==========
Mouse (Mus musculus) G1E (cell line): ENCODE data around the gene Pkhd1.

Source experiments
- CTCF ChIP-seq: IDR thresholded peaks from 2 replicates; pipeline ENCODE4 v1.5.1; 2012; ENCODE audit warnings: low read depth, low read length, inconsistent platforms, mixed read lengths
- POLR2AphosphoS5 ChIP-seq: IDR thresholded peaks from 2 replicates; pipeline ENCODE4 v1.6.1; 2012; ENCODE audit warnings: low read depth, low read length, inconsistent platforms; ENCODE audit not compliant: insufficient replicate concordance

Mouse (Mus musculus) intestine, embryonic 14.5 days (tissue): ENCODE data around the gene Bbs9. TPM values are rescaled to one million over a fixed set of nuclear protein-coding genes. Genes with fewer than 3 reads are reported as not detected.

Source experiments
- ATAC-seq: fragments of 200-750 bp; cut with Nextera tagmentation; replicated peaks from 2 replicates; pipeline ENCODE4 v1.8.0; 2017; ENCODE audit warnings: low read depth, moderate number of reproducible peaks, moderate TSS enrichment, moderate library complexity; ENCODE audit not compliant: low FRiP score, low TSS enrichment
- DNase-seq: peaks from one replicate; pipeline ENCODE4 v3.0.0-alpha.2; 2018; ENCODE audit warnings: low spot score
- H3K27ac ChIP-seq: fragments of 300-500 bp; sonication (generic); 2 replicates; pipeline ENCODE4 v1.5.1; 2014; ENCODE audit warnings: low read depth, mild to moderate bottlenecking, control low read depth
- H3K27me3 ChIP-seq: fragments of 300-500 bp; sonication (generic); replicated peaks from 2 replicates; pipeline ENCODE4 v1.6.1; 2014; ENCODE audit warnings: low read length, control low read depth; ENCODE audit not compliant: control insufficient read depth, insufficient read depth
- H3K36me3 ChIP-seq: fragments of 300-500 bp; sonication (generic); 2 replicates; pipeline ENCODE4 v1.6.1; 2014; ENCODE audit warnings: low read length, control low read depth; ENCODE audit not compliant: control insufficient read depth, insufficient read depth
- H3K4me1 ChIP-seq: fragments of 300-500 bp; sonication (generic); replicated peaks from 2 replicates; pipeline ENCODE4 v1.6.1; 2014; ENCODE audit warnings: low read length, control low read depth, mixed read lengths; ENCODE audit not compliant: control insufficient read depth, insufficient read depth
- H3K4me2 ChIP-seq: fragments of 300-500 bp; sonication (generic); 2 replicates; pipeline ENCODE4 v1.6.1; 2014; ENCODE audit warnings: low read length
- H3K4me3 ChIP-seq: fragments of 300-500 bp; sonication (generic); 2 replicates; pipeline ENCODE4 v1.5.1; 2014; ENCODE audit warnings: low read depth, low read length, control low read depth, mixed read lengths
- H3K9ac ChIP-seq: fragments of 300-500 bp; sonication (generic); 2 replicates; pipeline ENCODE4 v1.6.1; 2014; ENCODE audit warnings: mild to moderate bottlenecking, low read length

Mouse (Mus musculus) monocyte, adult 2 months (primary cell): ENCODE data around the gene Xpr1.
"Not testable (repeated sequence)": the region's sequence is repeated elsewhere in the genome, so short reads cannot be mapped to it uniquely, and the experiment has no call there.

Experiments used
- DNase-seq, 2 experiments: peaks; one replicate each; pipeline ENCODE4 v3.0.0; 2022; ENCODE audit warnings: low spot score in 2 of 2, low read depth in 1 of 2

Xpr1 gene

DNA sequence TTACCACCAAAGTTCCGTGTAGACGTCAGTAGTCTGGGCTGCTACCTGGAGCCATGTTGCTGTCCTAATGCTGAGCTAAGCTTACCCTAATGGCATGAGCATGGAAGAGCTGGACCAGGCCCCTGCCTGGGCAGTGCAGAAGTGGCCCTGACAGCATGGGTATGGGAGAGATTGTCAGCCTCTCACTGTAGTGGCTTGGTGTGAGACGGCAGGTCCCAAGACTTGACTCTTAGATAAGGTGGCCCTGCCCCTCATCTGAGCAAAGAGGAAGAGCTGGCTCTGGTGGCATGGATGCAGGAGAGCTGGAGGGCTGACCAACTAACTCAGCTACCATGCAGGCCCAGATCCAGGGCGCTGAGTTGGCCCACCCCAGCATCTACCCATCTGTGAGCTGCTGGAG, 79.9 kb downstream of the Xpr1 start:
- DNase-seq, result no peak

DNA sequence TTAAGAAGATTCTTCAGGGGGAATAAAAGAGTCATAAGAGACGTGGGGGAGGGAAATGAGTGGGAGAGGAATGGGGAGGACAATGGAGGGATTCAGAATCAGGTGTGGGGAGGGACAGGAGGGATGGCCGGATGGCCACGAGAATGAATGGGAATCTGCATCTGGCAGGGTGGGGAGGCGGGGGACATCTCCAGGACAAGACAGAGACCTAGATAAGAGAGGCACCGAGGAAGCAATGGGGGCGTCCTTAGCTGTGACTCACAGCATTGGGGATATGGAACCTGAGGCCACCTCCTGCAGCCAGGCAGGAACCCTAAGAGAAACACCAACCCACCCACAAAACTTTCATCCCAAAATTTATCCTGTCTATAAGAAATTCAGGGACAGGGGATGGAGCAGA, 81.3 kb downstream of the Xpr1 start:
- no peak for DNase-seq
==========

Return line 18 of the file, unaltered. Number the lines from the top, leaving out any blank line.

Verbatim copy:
Experiments used